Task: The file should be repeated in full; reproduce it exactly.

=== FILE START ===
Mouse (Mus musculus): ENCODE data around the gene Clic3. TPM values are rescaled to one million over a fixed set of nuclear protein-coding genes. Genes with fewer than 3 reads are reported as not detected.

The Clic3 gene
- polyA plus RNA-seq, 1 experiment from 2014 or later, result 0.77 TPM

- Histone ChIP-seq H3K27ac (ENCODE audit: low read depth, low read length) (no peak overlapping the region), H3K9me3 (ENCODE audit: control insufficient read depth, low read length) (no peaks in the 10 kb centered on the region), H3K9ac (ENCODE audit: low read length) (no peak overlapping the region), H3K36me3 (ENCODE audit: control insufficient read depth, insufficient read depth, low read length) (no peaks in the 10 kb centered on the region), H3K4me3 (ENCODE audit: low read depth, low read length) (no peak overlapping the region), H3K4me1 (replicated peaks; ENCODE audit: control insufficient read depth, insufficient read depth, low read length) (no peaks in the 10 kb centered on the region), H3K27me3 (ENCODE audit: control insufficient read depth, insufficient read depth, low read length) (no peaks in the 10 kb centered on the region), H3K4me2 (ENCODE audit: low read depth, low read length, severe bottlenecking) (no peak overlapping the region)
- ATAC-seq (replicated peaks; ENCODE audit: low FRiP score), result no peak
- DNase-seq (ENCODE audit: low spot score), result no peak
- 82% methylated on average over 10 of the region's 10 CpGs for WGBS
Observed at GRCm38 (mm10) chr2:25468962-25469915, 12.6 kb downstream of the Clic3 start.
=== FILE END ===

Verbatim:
Mouse (Mus musculus): ENCODE data around the gene Clic3. TPM values are rescaled to one million over a fixed set of nuclear protein-coding genes. Genes with fewer than 3 reads are reported as not detected.

The Clic3 gene
- polyA plus RNA-seq, 1 experiment from 2014 or later, result 0.77 TPM

- Histone ChIP-seq H3K27ac (ENCODE audit: low read depth, low read length) (no peak overlapping the region), H3K9me3 (ENCODE audit: control insufficient read depth, low read length) (no peaks in the 10 kb centered on the region), H3K9ac (ENCODE audit: low read length) (no peak overlapping the region), H3K36me3 (ENCODE audit: control insufficient read depth, insufficient read depth, low read length) (no peaks in the 10 kb centered on the region), H3K4me3 (ENCODE audit: low read depth, low read length) (no peak overlapping the region), H3K4me1 (replicated peaks; ENCODE audit: control insufficient read depth, insufficient read depth, low read length) (no peaks in the 10 kb centered on the region), H3K27me3 (ENCODE audit: control insufficient read depth, insufficient read depth, low read length) (no peaks in the 10 kb centered on the region), H3K4me2 (ENCODE audit: low read depth, low read length, severe bottlenecking) (no peak overlapping the region)
- ATAC-seq (replicated peaks; ENCODE audit: low FRiP score), result no peak
- DNase-seq (ENCODE audit: low spot score), result no peak
- 82% methylated on average over 10 of the region's 10 CpGs for WGBS
Observed at GRCm38 (mm10) chr2:25468962-25469915, 12.6 kb downstream of the Clic3 start.